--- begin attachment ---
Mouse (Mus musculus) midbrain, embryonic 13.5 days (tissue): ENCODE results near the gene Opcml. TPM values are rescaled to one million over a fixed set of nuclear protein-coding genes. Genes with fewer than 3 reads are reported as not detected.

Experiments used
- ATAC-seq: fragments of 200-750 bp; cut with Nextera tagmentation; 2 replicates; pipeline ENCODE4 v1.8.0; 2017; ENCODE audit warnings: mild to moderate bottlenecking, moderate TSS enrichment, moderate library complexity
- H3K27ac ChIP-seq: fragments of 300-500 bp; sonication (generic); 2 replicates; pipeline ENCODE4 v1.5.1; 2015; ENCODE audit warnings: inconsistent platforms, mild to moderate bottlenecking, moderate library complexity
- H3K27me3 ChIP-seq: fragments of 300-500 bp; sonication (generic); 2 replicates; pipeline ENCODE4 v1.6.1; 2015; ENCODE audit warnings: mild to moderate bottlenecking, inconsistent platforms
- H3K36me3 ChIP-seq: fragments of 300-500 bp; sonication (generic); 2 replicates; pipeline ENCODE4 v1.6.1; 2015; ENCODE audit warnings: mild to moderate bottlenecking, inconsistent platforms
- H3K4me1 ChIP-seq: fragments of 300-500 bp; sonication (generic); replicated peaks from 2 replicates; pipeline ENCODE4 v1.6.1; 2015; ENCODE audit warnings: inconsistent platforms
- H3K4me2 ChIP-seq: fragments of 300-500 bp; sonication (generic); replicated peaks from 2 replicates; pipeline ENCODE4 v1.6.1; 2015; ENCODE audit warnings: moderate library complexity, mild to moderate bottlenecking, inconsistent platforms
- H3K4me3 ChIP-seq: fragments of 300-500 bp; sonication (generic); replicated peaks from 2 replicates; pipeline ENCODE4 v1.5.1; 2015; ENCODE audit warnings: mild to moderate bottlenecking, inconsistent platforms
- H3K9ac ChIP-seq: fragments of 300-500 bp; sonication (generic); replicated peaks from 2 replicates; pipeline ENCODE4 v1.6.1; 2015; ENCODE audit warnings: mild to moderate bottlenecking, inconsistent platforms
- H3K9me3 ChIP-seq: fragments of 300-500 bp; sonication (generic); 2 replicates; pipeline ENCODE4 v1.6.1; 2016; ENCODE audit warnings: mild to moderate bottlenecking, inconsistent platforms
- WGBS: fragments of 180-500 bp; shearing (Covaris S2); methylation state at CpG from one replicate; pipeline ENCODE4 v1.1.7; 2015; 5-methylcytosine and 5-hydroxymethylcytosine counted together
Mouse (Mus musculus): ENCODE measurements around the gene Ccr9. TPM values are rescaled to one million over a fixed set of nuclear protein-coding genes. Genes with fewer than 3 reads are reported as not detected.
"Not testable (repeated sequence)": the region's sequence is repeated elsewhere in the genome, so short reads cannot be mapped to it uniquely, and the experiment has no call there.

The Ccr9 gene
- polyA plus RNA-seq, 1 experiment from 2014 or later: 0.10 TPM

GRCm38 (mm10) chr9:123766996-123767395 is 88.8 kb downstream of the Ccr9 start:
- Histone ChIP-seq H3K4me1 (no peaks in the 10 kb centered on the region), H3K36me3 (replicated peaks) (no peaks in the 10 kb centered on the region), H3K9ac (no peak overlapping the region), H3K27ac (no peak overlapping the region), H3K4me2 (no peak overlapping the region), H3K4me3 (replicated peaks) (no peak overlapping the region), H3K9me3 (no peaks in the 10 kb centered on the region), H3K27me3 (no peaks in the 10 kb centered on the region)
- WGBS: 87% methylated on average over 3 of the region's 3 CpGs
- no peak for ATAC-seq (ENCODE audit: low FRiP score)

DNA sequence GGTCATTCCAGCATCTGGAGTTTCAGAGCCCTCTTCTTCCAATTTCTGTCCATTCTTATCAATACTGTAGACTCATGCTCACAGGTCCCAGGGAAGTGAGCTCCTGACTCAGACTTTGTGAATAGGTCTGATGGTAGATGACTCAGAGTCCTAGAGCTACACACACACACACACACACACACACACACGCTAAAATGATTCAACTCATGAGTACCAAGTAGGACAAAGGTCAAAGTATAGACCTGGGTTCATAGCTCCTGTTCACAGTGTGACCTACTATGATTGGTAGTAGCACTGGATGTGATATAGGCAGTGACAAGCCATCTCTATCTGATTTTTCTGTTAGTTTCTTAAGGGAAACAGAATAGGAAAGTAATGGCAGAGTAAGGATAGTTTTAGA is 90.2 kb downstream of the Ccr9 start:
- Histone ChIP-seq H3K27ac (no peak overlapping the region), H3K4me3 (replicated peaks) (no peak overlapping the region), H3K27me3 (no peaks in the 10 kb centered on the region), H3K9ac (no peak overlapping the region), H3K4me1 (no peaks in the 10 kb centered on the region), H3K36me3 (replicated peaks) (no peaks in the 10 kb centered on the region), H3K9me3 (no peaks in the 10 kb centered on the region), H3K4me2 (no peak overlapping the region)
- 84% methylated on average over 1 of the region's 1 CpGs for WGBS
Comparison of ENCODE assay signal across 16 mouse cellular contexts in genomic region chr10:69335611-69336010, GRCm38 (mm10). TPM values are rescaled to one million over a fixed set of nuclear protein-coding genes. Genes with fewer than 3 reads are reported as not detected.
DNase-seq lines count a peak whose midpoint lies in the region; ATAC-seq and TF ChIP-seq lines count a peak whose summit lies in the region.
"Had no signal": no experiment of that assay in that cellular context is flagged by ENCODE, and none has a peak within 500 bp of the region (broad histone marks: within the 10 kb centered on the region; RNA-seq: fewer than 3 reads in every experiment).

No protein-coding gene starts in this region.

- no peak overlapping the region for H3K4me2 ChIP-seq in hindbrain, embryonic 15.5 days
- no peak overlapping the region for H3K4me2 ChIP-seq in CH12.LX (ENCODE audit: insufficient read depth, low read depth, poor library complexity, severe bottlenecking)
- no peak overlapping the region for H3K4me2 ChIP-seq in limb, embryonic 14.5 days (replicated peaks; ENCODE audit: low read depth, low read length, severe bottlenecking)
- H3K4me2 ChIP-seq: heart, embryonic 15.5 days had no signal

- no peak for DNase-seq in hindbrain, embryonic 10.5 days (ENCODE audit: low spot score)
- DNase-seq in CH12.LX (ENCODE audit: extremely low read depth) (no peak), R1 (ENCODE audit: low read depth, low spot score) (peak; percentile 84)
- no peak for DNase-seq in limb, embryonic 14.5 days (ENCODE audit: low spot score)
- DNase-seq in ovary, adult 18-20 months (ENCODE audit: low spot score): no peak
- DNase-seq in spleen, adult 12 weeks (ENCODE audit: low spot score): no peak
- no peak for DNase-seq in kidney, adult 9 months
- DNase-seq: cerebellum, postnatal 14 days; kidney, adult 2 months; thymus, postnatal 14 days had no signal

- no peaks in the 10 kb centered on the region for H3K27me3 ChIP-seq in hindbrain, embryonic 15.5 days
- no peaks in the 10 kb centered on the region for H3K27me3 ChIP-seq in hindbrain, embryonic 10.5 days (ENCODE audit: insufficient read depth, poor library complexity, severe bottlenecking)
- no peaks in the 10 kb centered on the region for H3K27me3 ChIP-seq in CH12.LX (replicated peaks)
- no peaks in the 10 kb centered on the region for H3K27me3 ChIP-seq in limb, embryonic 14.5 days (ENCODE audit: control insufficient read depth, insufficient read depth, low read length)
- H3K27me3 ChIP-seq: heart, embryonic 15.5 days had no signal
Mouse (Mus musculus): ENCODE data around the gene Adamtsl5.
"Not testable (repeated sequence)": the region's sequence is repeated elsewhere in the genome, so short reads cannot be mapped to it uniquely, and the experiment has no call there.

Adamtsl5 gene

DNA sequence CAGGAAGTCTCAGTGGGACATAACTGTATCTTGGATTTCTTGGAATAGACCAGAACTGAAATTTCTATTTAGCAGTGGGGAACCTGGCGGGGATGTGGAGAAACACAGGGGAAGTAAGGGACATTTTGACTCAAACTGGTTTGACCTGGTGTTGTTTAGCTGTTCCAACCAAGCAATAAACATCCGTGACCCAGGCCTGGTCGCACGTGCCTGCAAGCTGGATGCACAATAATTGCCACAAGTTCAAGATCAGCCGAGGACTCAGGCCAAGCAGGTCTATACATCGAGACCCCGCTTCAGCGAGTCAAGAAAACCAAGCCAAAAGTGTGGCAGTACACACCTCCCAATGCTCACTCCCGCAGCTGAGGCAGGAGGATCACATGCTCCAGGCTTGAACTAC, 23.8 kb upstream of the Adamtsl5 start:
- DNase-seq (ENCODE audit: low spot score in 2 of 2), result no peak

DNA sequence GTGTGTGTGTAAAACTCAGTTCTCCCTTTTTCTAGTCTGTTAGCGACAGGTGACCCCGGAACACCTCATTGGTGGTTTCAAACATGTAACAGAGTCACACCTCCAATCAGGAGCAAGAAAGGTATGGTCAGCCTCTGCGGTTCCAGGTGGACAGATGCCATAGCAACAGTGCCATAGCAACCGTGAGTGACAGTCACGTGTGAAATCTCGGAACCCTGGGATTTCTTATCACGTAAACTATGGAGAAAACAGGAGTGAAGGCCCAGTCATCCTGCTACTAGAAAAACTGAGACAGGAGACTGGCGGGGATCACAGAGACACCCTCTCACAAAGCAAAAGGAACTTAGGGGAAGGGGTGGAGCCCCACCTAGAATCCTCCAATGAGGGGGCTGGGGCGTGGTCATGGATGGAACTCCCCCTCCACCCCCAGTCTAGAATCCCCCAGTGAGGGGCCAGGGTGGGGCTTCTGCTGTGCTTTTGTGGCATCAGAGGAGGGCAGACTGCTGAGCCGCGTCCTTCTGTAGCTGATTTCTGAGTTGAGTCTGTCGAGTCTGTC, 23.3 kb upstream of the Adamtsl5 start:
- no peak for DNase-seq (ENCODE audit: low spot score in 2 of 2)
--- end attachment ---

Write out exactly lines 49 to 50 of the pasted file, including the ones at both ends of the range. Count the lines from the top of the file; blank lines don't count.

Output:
DNA sequence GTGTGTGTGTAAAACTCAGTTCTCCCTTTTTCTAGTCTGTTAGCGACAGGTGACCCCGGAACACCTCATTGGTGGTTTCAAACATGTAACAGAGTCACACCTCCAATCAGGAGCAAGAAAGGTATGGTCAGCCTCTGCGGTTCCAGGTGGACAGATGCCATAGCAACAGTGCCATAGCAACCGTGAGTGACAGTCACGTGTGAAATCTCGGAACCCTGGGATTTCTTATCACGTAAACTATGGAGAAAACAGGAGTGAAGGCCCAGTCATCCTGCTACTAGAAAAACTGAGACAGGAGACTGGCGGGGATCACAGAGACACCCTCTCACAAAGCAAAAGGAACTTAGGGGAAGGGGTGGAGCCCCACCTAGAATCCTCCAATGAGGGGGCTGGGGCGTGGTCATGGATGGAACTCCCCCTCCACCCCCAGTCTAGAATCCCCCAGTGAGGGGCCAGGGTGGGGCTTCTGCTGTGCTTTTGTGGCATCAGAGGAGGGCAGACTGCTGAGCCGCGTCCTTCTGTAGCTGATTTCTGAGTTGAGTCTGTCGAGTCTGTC, 23.3 kb upstream of the Adamtsl5 start:
- no peak for DNase-seq (ENCODE audit: low spot score in 2 of 2)